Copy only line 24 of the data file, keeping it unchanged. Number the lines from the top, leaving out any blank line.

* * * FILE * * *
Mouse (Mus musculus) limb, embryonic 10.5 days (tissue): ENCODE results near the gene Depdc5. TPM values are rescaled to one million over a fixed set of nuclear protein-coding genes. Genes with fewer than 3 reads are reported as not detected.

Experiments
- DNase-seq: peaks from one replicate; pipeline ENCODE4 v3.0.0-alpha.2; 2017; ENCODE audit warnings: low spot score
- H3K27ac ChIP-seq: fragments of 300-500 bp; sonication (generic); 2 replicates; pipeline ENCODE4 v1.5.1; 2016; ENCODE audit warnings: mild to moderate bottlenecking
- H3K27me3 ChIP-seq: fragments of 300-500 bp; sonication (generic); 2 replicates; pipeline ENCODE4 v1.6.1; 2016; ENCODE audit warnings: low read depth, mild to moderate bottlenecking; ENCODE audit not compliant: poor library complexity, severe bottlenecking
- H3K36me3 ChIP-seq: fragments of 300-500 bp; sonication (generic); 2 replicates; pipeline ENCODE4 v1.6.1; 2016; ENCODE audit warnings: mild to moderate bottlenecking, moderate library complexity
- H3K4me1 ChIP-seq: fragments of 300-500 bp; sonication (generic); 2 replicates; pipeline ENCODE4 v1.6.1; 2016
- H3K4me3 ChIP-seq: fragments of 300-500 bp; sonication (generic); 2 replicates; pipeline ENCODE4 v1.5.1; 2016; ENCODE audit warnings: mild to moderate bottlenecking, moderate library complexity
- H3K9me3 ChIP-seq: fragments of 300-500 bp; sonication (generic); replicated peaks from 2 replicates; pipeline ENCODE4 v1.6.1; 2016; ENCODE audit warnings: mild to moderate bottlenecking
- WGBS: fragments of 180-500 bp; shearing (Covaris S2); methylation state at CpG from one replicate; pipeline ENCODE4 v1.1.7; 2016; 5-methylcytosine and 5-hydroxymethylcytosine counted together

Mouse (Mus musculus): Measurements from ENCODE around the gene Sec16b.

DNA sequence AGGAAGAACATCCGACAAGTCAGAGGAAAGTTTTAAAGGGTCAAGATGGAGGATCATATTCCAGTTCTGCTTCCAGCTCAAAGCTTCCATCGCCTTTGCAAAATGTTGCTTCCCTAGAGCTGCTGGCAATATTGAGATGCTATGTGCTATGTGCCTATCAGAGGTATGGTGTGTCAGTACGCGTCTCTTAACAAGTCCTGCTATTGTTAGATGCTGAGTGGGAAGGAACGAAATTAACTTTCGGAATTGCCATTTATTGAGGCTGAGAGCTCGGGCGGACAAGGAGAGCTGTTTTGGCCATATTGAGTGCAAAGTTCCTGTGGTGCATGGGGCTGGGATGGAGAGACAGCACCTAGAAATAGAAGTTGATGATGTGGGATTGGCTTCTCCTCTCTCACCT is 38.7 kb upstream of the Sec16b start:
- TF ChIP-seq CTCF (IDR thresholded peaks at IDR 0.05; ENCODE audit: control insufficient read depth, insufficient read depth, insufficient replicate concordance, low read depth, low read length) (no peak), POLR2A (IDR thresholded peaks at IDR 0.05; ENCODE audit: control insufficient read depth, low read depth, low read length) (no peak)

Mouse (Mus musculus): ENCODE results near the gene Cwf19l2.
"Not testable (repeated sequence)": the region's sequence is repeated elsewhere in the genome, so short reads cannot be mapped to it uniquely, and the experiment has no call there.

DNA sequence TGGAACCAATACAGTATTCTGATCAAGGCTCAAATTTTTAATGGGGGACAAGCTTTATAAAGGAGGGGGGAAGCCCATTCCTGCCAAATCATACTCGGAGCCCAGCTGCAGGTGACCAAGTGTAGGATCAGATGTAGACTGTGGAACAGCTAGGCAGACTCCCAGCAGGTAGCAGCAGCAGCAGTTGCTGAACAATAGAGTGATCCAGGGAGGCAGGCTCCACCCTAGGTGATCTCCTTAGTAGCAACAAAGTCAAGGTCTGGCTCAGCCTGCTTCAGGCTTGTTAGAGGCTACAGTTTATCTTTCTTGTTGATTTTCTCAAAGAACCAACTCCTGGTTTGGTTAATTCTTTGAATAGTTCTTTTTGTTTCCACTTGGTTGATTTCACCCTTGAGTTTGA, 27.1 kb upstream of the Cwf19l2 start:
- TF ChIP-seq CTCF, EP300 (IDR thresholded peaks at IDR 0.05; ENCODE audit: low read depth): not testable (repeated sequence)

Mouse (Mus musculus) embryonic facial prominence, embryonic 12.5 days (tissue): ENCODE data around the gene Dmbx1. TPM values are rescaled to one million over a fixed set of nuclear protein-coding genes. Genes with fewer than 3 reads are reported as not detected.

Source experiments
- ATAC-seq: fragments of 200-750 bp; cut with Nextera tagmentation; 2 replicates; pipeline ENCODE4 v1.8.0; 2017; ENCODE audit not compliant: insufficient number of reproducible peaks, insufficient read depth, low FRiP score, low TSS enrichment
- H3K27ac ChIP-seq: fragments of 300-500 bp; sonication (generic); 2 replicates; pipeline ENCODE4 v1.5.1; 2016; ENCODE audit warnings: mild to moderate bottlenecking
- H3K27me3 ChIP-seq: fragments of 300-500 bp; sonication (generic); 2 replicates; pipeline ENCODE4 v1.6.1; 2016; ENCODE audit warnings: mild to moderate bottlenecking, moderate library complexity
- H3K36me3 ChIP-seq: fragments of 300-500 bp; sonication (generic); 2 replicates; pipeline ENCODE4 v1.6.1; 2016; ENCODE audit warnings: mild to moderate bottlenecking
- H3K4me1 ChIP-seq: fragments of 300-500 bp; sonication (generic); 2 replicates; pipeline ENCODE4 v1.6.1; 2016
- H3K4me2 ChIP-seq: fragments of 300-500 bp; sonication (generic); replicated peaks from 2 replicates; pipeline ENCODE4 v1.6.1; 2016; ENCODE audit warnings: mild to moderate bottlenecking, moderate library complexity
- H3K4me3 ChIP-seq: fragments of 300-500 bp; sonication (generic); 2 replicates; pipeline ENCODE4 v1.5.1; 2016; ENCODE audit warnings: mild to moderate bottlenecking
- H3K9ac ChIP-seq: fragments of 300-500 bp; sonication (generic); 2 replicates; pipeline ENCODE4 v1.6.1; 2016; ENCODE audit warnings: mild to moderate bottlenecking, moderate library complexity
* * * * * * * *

- H3K4me1 ChIP-seq: fragments of 300-500 bp; sonication (generic); 2 replicates; pipeline ENCODE4 v1.6.1; 2016